#Privacy: Over 12,000 exposed Jenkins’ servers vulnerable to DDoS attacks

cyber-attack

Radware has issued an emergency response team threat alert after research confirmed that over 12,000 exposed Jenkins’ servers could easily be abused by an attacker.

Upon being discovered by Adam Thorn from the University of Cambridge, the Jenkins project published a security advisory on January 29, 2020, about the vulnerability, CVE-2020-2100, which impacts Jenkins version 2.218 and earlier as well as LTS 2.204.1 and earlier. 

“Jenkins’ vulnerability is caused by an auto-discovery protocol that is enabled by default and exposed in publicly facing servers,” explained Radware security evangelist, Pascal Geenens. “Disabling the discovery protocol is only a single edit in the configuration file of Jenkins and it got fixed in last week’s patch from a default enabled to disabled.”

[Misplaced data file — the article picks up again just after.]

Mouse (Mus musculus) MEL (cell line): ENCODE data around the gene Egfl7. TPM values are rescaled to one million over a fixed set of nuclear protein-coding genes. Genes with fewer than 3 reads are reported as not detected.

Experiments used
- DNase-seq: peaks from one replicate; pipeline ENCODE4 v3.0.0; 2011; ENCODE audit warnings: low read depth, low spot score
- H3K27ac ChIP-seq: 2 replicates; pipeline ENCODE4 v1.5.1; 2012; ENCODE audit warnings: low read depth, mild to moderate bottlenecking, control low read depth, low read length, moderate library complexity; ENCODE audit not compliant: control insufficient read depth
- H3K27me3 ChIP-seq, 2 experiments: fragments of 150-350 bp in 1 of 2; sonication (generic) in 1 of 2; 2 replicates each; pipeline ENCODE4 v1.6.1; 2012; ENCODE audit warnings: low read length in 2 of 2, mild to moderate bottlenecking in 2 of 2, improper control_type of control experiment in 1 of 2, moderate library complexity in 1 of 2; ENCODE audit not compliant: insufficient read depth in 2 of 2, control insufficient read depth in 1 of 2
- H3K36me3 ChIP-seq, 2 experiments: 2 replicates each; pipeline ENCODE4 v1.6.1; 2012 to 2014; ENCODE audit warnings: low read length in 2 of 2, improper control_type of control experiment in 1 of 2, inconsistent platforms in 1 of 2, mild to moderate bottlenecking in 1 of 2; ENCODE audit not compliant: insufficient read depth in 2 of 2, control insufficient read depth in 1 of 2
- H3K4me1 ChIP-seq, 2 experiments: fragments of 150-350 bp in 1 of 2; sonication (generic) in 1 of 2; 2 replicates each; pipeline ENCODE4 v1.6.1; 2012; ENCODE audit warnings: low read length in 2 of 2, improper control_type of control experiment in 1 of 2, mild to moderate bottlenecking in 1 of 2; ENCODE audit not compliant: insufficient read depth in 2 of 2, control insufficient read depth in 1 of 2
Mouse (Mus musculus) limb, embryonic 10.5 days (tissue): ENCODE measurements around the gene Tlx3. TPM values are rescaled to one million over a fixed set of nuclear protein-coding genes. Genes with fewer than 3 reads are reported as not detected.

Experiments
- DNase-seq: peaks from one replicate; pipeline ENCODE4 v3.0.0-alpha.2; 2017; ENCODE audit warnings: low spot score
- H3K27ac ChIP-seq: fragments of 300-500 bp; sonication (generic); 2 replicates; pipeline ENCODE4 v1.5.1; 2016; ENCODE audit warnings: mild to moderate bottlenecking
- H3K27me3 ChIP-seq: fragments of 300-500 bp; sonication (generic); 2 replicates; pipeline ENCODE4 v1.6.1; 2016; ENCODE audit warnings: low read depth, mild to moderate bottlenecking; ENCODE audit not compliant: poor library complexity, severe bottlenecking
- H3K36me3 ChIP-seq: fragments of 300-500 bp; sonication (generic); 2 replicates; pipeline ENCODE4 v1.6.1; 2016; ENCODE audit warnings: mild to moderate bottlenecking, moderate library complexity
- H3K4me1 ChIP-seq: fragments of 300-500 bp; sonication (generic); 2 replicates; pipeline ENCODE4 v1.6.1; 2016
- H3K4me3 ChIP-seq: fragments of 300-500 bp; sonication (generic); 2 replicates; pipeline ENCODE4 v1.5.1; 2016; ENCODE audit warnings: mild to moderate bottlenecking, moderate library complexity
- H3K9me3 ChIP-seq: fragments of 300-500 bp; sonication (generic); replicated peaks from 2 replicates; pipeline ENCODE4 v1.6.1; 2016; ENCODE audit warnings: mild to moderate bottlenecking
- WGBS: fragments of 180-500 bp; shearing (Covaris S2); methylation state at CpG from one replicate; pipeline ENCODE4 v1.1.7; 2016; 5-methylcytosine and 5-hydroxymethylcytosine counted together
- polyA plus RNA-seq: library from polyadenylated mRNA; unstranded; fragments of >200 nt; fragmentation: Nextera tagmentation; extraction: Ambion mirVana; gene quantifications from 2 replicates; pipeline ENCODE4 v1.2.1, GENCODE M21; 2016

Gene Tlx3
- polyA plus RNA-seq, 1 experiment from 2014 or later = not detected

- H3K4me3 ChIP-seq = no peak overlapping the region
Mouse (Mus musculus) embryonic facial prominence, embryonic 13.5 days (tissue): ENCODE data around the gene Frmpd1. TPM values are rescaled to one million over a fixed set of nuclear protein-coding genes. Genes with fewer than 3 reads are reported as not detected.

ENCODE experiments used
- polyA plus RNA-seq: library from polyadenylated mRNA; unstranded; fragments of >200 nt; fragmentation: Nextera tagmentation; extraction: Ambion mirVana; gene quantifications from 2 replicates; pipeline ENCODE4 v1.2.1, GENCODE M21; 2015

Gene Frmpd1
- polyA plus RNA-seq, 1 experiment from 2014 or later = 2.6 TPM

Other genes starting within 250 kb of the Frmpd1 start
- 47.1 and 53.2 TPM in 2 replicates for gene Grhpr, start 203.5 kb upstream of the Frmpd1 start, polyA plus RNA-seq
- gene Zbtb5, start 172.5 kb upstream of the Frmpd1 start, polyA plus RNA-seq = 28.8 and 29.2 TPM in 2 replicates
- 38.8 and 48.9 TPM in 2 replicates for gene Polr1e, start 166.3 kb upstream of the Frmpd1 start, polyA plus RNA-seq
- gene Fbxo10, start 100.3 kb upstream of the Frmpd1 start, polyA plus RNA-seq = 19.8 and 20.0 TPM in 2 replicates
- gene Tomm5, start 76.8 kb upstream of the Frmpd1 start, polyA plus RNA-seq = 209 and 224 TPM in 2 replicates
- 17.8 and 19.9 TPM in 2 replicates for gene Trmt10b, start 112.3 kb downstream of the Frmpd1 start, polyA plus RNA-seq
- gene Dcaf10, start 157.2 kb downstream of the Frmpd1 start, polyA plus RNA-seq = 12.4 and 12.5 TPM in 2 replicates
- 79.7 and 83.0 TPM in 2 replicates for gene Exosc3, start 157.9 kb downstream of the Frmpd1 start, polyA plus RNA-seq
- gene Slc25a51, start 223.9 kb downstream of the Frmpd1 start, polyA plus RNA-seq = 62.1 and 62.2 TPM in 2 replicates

The vulnerability could allow attackers to compromise the exposed servers to launch an amplification attack and an infinite loop attack. 

The latter could allow an attacker to initiate a reply loop between two servers, through a crafted packet, which cannot be stopped unless one of the servers is rebooted, or the Jenkins service is restarted. 

“The same exposed service can also be abused by malicious actors to perform DDoS amplification attacks against random victims on the internet – victims do not have to run or expose Jenkins for the amplification attack to impact them,” Geenens continued.

“If your DevOps teams are using Jenkins servers in their cloud or on-prem environments, there is a simple solution: either disable auto-discovery protocol if you do not use it or add a firewall policy to block access to port udp/33848.”


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